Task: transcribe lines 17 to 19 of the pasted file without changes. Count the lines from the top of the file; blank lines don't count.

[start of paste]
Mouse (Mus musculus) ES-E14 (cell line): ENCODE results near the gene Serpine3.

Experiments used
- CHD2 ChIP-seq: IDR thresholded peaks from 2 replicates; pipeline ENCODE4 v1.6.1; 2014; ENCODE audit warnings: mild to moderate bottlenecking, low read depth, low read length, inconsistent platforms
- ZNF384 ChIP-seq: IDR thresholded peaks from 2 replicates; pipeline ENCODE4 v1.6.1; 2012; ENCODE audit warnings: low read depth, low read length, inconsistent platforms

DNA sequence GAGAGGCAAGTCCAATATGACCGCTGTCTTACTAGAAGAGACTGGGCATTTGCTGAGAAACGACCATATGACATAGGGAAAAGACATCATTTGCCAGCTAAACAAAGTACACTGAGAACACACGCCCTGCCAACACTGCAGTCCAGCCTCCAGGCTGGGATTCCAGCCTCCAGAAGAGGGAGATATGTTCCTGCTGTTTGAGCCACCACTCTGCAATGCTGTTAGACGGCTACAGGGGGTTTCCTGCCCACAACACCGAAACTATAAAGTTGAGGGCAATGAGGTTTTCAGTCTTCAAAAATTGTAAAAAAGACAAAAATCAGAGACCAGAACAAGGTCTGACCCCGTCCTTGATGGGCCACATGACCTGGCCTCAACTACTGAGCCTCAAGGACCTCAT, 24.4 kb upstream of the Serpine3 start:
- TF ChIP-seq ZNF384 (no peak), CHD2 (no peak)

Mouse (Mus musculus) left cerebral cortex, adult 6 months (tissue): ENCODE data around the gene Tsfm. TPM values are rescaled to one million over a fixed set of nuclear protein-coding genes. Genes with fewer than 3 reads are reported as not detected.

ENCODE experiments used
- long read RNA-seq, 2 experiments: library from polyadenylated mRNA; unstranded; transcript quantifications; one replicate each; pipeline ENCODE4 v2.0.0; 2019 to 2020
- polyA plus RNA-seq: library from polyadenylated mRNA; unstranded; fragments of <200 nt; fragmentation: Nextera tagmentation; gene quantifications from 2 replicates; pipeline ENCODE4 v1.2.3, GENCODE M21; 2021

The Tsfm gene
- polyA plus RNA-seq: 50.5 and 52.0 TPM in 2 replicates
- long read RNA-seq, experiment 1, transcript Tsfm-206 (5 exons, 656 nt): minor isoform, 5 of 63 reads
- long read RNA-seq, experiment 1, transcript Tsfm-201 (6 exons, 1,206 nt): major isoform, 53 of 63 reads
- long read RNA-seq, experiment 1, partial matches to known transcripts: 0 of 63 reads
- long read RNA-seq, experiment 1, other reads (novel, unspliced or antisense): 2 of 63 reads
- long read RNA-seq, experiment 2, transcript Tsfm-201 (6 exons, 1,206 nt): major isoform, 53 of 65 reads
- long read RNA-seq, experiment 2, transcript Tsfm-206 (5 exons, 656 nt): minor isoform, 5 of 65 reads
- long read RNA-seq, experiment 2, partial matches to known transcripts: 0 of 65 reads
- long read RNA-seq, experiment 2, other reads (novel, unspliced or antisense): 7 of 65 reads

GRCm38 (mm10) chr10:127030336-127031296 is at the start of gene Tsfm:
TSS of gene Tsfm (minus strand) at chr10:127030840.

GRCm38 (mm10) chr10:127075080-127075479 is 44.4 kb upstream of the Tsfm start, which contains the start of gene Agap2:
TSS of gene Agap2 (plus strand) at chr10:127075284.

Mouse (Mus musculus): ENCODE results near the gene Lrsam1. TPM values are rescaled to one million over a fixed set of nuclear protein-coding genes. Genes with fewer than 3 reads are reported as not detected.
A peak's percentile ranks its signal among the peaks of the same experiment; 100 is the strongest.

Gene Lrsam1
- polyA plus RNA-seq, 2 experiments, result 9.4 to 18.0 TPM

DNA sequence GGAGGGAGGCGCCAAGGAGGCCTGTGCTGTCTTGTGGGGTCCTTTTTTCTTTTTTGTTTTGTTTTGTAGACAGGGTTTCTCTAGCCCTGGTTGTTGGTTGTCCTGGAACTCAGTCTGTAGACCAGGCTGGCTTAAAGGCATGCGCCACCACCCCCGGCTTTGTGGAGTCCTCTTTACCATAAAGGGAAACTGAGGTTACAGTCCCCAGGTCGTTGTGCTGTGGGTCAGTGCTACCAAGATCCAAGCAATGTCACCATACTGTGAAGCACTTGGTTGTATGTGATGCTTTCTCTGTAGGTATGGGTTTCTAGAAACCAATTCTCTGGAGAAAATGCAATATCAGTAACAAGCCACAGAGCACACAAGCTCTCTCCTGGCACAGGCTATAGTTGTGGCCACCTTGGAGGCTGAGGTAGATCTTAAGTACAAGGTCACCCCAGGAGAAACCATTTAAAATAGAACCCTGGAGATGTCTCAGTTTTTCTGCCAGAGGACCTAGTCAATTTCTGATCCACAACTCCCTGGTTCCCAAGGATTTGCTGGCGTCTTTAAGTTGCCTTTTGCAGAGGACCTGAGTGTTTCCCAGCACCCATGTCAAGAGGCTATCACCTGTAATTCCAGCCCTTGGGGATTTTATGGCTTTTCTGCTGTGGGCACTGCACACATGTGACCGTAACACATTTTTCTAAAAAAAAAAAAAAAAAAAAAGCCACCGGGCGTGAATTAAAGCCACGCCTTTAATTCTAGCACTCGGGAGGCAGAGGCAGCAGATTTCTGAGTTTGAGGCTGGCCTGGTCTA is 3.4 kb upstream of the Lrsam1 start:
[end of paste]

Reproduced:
- long read RNA-seq, experiment 2, transcript Tsfm-201 (6 exons, 1,206 nt): major isoform, 53 of 65 reads
- long read RNA-seq, experiment 2, transcript Tsfm-206 (5 exons, 656 nt): minor isoform, 5 of 65 reads
- long read RNA-seq, experiment 2, partial matches to known transcripts: 0 of 65 reads